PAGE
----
Joshua Frank (trumpet) performs and teaches in New York City. Frank has performed with Riverside Symphony, Paragon Ragtime Orchestra, Long Island Philharmonic, New Haven Symphony, New World Symphony, and many others ensembles. In past summers he has been a fellow at the Tanglewood Music Center. Frank received his Bachelors Degree from The Juilliard School, where he studied with Raymond Mase and Mark Gould.

Kyle Resnick (trumpet) is a multi-faceted New York based musician who has performed or recorded around the globe with artists ranging from Placido Domingo to Shakira. At home, he plays in venues like Carnegie Hall and the Bowery Ballroom. In his free time he usually is thinking about what he wants to have for dinner.

Marla Hansen (viola) is a violist and singer-songwriter. She is a member of the string quartet Osso, and has worked with My Brightest Diamond, The National, Inlets, The New Pornographers, Oneida, Jay-Z, Kanye West, Duncan Sheik, Alice Coltrane, and of course Sufjan Stevens. Her debut EP, “Wedding Day,” is available on Standard Recording.

Maria Jeffers (cello) is a natural born Rock Star. She was born in Los Angeles. On her seventh birthday, she asked for a My Pretty Pony, but instead received a cello and her love was born. When Jeffers isn’t rocking out with Sufjan, she loves to play Bach, Beethoven, Brahms, The Beatles, and she is quite partial to Belgian Beer.

Mat Fieldes (bass) is equally comfortable in jazz, rock, hip-hop, R&B, and classical genres, Fieldes has collaborated with such luminaries as Joe Jackson, John Cale, Ornette Coleman, Steve Vai, Peter Erskine, Paquito D’Rivera, Kristjan Jarvi, Joe Williams, Arturo Sandaval, and Toni Tennille, among others. His recent appearances include The Dream Engine—the latest vehicle for legendary songwriter Jim Steinman. In 2006 he performd with the acclaimed crossover hip-hop virtual band The Gorillaz, live at the Apollo Theater, and hip-hop luminary Jay-Z at Radio City Music Hall. In 2001, he performed on Joe Jackson’s album, Symphony, which won a Grammy Award for Best Pop Instrumental.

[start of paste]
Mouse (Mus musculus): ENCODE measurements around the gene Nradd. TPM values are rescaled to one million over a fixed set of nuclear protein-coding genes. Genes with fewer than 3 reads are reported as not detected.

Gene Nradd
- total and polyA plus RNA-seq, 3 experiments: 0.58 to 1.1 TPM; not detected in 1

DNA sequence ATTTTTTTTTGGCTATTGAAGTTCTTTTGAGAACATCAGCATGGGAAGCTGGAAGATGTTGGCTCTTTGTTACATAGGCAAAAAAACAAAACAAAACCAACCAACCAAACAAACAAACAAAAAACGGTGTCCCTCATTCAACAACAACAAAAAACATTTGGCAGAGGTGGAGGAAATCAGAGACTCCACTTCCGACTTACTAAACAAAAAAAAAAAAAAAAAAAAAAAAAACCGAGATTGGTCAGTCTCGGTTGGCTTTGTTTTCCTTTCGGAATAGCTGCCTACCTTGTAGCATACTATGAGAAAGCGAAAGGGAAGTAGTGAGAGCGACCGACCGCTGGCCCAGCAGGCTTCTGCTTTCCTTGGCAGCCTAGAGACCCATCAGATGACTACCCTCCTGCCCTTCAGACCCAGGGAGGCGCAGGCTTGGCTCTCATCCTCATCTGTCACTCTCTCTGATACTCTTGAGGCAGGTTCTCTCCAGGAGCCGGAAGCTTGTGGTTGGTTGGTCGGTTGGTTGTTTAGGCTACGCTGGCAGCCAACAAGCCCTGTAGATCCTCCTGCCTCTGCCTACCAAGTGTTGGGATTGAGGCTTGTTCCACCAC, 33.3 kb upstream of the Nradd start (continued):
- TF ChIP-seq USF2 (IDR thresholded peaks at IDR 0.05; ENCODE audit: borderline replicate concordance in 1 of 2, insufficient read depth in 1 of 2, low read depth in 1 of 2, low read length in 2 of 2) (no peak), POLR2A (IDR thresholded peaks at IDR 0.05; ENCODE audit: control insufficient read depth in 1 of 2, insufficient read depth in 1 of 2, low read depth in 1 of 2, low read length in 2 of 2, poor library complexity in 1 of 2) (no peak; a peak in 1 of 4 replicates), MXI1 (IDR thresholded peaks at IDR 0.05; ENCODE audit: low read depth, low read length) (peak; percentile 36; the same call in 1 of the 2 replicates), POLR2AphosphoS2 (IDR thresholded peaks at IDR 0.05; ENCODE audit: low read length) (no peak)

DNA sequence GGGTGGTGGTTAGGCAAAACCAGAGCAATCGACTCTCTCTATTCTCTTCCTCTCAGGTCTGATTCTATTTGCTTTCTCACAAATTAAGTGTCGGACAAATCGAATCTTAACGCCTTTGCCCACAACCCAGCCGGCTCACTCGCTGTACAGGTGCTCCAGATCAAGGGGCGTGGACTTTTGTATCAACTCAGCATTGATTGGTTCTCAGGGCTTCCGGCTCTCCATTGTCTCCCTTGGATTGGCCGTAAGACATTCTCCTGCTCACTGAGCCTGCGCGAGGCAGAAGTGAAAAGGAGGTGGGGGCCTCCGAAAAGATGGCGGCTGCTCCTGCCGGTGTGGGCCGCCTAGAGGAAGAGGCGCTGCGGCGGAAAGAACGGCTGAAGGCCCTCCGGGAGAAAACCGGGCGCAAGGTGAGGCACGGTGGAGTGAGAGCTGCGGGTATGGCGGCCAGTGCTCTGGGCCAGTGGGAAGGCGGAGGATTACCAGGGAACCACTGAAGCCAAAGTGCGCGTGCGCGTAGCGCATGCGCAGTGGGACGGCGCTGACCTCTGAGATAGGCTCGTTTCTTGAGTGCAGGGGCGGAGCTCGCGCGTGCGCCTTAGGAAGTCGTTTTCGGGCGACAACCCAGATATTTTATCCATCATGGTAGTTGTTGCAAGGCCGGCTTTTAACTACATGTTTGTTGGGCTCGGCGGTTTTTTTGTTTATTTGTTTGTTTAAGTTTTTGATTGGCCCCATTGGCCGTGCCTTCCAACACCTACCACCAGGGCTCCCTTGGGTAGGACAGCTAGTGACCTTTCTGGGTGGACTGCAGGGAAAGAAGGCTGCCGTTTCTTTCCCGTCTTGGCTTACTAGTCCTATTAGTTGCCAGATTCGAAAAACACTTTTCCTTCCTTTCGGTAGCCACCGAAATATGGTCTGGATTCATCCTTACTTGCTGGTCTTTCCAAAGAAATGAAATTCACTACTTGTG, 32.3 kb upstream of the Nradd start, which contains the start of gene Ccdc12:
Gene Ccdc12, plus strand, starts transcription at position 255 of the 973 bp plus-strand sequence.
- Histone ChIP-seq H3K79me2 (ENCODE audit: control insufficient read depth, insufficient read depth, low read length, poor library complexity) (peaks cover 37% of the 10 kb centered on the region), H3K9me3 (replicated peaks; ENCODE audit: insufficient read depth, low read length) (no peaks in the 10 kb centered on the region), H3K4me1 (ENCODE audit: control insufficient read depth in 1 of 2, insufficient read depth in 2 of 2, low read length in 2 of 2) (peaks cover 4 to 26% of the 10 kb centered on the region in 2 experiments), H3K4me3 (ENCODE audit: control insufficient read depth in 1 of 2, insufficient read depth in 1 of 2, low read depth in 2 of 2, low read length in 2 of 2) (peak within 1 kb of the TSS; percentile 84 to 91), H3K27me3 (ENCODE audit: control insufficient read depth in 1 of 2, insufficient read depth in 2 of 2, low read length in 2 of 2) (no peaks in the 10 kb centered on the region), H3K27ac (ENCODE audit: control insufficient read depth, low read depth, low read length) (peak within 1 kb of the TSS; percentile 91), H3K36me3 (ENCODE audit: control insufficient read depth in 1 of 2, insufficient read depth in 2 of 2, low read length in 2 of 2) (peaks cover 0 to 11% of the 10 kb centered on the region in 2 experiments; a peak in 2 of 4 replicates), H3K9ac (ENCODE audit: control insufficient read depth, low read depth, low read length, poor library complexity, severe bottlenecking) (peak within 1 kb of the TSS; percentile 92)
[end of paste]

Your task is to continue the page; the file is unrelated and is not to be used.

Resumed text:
Matt Moran (percussion) is an indispensable part of a wide range of groups, from his own brass band Slavic Soul Party! to John Hollenbeck’s Claudia Quintet, from new music vibraphone to piano-pop drumming, from jazz quartets to Greek zourna music. Moran received a masters degree from New England Conservatory, where he studied with visionary composer and improviser Joe Maneri.

Mike Atkinson (conductor, french horn) has performed throughout Europe and the U.S. with Sufjan Stevens playing French horn. He has also adapted tracks from Sufjan’s album Enjoy Your Rabbit for the string quartet Osso, which were premiered at the 2007 Music NOW! Festival in Cincinnati. Atkinson plays principal horn in the orchestra for Broadway’s production of Les Misérables, and received his BM and MM degrees from The Juilliard School.

Mio “Pico” Alt (violin) entered the Juilliard Pre-college division at the age of ten and graduated with a BM from the school in 2005. She has attended music festivals all around the world and performs frequently in the New York City area.

Naho Tsutsui (violin) is originally from Japan, received her BM from North Carolina School of the Arts, and both her MM and DMA from the Stony Brook University. She is a member of the Hyperion String Quartet and is on the violin faculty at the Bloomingdale School of Music in Manhattan, as well as the Kinhaven Music School in Vermont.

Olivier Manchon (violin) also plays viola, saw, guitar, piano, and is a mean recorder player. He is undeniably French. He is a member of string quartet, Osso, who often accompanies Sufjan Stevens and My Brightest Diamond. Manchon arranges and performs with Clare & The Reasons and his own band, The Orchestre de Chambre Miniature. Currently, Manchon plays violin and guitar for the Broadway show Spring Awakening.

Rob Moose (violin) moved to New York in 2000 to pursue a violin performance degree at Manhattan School of Music. In 2005, he joined Antony and the Johnsons, playing guitar, violin and singing for world tours including shows at Royal Albert Hall and Late Night with David Letterman. Since playing on the album Illinois, Moose has continued to work with Sufjan Stevens, including conducting and co-orchestrating his concert at the Kennedy Center Opera House. He’s played and recorded with Jay-Z, Duncan Sheik, My Brightest Diamond, Savion Glover, James Carter, Alice and Ravi Coltrane, Burt Bacharach, Linda Thompson, and The Walkmen.